With our hurried society, we are always trying to conserve on time; thus, I try to respect this need for efficiency with my cooking instructions, where provision of optimum health is also a major focus. My mind is made for details; henceforth, I spell out shortcuts that streamline cooking; this can make a particular recipe look long, but indeed it is concise, with an abundance of clock-conserving treasures.
This quick version of red sauce can be made in just 30 minutes, thus honoring our crowded schedules; it pleases with its added topping of ricotta cheese.
A dear friend always blesses me with gifts from her home, when she visits. I never know what new gadget or food item she will introduce upon her arrival. Several weeks ago, Wanda came bearing homemade ricotta, which she had made in a crock pot, with her suggestion to put it on top of spaghetti sauce. As she cooks for a diabetic challenged husband, she serves just a little gluten-free pasta with lots of red sauce, topped with her ricotta; you may choose similar adjustments. (A 5-star receipt for simple homemade ricotta cheese can be found at http://www.geniuskitchen.com/recipe/homemade-ricotta-cheese-crock-pot-345985)
Discipline is called for in any recipe, whether it be in the kitchen or life, with the constant need for balance between demands and desires. Always we long for the best taste to be left in our mouths, but oh the challenge in allowing the time required for such quality. Here I sacrifice some of the depth of flavor, which can be found in my moderately-more-lengthy instructions for Red Sauce for Pasta or Spaghetti Squash (2017/04/10).
Italian comes to mind when we think of red sauce; tomatoes, however, are a relatively new food in Italy. In the 16th century, conquistadors introduced these to Europe, where they took centuries to become a leading world vegetable. America didn’t fully accept this fruit-it is actually a fruit, not a vegetable-until the late 19th and early 20th centuries, a time that simultaneously saw an inundation of Italian immigrants on our shores. For more on this history, see Spicy Sausage and Tomatoes (2017/09/25) and Ropa Vieja (2017/10/09).
If you are wanting a fine-textured red sauce, know that canned tomatoes, unlike fresh tomatoes, usually don’t boil down to a smooth puree, as calcium salts are added by many canners-this calcium firms the cell walls of tomatoes and keeps the pieces in tact. Since these salts interfere with the disintegration process during cooking, be sure to check the labels on all canned whole tomatoes, only buying brands that don’t list calcium, unless a chunky sauce is desired. I use canned tomato sauce here.
Pressured agendas bring loss of strength, while slowing down to smell the roses allows for the discovery of innate gifts, which were positioned by divine ordinance long ago. We get to open these daily, if we but exercise patience.
Reay Tannahill, Food in History (New York: Three Rivers Press, 1988, 1973), p. 206.
Harold McGee, On Food and Cooking (New York: Scribner, 2004, 1984), p. 331.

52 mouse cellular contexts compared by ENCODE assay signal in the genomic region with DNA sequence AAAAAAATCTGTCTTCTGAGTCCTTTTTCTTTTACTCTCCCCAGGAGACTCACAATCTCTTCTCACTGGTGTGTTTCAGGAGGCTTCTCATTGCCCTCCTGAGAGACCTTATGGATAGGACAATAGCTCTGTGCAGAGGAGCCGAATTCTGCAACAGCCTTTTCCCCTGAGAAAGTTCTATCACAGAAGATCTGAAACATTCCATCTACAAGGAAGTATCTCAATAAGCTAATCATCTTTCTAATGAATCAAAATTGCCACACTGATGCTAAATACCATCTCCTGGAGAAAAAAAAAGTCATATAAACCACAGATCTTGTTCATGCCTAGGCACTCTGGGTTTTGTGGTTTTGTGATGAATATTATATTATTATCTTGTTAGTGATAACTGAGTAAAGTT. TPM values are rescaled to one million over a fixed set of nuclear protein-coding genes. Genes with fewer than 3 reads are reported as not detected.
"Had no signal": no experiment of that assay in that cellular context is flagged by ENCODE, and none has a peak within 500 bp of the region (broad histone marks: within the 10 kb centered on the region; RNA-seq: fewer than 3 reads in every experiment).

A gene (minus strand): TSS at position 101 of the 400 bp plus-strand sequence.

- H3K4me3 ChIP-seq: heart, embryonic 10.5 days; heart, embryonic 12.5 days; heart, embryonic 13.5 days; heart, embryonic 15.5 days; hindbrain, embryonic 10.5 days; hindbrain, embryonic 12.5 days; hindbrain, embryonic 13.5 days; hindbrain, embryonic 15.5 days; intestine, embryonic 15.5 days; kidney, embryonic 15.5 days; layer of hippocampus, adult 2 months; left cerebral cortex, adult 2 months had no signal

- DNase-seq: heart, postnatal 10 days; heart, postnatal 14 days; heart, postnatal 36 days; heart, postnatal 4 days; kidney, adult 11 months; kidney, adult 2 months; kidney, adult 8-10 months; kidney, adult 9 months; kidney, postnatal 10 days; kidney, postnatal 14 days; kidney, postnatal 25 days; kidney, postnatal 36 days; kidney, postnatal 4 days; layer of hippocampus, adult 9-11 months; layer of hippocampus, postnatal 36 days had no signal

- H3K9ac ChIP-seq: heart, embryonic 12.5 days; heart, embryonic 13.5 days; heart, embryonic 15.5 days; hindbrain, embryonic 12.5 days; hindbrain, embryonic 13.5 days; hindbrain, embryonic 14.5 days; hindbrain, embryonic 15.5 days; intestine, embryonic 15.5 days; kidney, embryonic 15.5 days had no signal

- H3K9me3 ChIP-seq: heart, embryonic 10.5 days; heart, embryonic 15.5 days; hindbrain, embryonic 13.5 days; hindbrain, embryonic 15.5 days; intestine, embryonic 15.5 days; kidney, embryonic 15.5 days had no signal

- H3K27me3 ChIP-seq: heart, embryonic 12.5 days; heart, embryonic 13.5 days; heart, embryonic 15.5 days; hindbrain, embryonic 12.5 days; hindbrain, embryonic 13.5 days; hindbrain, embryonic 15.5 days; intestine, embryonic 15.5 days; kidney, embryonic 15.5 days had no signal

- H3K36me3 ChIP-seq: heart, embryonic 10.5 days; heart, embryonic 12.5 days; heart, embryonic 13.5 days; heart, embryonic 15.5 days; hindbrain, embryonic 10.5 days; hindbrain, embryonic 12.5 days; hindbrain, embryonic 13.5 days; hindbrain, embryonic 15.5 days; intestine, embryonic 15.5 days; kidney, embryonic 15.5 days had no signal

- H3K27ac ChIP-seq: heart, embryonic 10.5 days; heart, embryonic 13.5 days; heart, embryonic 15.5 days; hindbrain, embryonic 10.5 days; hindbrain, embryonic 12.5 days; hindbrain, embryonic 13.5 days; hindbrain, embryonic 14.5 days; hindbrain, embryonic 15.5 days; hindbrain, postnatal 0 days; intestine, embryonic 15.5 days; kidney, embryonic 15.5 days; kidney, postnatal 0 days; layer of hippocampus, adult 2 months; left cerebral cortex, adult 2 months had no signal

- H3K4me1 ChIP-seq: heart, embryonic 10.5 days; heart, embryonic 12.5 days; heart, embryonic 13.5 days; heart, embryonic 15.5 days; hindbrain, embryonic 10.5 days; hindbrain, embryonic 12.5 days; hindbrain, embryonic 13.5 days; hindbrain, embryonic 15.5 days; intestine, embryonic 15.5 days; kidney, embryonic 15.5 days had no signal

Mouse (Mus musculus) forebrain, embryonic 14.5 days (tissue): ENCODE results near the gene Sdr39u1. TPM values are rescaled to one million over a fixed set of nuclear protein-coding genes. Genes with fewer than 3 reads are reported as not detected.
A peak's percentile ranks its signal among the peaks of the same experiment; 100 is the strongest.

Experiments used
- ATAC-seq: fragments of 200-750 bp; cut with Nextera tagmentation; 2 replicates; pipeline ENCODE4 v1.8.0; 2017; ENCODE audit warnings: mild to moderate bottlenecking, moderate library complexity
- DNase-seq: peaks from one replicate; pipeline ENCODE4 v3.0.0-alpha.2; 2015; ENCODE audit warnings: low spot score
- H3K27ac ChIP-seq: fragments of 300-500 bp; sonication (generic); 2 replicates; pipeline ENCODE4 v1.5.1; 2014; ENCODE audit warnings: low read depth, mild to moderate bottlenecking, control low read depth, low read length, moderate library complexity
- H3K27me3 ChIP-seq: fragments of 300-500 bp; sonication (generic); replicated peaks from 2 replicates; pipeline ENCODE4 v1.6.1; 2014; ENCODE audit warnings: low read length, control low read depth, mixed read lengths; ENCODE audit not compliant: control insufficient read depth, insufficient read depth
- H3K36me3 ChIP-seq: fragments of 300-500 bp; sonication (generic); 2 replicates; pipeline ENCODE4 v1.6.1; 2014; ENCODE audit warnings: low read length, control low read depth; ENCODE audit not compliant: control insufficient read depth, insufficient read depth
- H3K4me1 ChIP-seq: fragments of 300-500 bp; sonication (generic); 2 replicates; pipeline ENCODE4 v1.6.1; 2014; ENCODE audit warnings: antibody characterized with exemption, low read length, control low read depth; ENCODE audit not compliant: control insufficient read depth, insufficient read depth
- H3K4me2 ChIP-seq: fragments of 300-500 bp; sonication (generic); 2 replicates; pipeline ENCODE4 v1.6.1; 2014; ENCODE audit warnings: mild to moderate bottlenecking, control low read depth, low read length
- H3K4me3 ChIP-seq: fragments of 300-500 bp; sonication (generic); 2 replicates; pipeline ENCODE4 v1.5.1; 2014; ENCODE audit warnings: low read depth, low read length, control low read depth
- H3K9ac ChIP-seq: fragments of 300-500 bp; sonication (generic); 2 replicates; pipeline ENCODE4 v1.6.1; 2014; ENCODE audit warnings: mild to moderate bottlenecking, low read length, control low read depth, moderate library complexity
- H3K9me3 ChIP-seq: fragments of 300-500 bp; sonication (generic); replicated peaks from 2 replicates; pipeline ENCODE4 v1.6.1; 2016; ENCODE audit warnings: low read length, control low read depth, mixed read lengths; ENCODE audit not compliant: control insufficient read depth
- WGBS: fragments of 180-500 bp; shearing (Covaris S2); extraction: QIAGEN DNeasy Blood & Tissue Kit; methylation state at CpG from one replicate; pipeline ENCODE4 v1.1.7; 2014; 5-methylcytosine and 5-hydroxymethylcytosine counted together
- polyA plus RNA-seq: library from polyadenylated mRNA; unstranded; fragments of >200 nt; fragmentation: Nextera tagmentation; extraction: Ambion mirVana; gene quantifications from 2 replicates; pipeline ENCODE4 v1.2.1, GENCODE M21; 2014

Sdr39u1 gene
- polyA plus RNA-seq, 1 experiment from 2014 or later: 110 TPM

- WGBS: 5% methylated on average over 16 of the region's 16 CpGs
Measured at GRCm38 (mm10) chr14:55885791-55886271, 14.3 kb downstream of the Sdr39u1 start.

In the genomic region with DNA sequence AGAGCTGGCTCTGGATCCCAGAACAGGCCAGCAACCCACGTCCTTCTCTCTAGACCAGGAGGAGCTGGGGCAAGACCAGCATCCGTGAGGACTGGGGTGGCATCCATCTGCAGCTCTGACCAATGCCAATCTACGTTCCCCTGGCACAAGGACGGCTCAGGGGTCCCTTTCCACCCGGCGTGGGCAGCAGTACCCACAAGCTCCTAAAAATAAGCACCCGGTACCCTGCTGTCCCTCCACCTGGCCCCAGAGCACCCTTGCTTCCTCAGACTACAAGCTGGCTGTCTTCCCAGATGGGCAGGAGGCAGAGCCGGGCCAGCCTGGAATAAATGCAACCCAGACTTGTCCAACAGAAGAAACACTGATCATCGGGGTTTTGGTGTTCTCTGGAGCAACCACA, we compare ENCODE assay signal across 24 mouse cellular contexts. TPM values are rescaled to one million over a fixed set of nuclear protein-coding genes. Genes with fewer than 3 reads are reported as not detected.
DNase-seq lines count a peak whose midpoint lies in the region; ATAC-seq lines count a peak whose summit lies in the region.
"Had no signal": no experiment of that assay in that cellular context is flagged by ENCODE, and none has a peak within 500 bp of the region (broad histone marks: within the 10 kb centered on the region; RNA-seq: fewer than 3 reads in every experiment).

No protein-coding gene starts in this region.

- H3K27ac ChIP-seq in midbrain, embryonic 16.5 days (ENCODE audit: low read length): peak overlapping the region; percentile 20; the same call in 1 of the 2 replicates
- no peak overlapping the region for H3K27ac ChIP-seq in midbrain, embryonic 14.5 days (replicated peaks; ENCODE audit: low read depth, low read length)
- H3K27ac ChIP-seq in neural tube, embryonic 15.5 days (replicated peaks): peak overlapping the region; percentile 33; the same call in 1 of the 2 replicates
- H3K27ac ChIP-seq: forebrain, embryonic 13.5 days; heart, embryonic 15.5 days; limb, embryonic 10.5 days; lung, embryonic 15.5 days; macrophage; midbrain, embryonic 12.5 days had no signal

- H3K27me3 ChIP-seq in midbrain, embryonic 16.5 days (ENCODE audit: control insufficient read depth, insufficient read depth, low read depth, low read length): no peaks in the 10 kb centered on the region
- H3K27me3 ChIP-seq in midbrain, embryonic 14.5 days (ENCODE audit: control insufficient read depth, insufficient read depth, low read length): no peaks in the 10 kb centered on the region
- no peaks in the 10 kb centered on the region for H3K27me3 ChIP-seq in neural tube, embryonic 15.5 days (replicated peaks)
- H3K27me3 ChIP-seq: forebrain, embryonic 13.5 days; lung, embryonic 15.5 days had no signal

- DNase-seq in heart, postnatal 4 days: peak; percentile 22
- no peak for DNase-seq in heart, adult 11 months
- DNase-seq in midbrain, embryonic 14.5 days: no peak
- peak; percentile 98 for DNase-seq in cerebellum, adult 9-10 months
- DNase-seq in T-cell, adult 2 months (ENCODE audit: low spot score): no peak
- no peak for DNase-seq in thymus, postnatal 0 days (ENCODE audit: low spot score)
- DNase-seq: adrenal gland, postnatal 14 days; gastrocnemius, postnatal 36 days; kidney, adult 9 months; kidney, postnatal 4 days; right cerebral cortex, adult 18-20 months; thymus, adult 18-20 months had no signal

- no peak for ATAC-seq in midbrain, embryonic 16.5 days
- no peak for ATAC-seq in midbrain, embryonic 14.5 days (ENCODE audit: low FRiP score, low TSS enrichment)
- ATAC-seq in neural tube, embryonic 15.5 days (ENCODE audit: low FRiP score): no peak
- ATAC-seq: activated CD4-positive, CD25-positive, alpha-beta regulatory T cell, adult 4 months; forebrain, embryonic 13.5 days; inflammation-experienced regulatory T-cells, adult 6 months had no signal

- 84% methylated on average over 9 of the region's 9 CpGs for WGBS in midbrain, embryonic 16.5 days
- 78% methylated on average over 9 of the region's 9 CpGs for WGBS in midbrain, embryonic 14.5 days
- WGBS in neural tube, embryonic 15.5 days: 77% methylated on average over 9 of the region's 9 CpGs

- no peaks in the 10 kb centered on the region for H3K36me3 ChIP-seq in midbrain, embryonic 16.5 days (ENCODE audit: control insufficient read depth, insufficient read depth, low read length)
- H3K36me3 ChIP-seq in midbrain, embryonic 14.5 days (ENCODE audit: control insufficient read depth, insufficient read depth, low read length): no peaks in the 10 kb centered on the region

Quick Pasta with Red Sauce and Ricotta Yields: 2-3 servings. Total prep time: 30 minutes. Note: may double the recipe.
15-oz can tomato sauce (Organic is best, which is only slightly more expensive; available at most supermarkets.)
3/4 tsp dried oregano (Trader Joe’s has an excellent organic bottle for $1.99.)
1 tsp dried basil (Also found at Trader’s.)
3/4 tsp salt (Himalayan, pink, or Real Salt is important for optimum health; an inexpensive fine grind Himalayan salt is available at Costco.)
4 med/lg cloves garlic (For easy prep, use 2 cubes frozen garlic from Trader’s.)
1 tsp oil (Coconut or avocado oil is best, as olive oil is carcinogenic when heated to high temperatures.)
1 med yellow onion, chopped small
2-3 servings of pasta
2 sausage links (Natural sausage is best; I used Fence Line Hot Italian Style here.)
Spray oil (Coconut is best for health; Pam coconut spray oil is available in most supermarkets; our local Winco brand, however, is much cheaper.)
2 tbsp tomato paste (Freeze remaining paste in individual 1/4 c bags, to be thawed conveniently.)
Ricotta cheese for topping
Take ricotta out of refrigerator, to bring to room temperature for serving.
- In a medium saucepan, place tomato sauce and 1/2 can of water, to which you have added seasonings and garlic. Bring to a boil over medium heat; reduce heat to med/low and simmer, stirring occasionally.
- Heat oil in a sauté pan; sweat onion in hot oil (cook only until translucent); add to sauce.
- Fill a 3-quart saucepan 4/5th’s full of water, to which you have added a small amount of salt and oil (any kind will do). Place over medium heat; when water boils, add pasta and cook for 7 minutes, or until al dente.
- Meanwhile cut sausage diagonally and sauté until light brown, in a frying pan sprayed with oil. When done, add to tomato sauce.
- Slice avocados, set aside.
- When pasta is finished, drain in a colander, rinsing well.
Finish the sauce, by adding tomato paste, stirring until thickened.
- Rinse pasta under hot tap water to warm it. Place pasta on individual plates; pour sauce over top; garnish with large dollop of ricotta and a slice of avocado (see top photo).
- Quick, easy, delightful!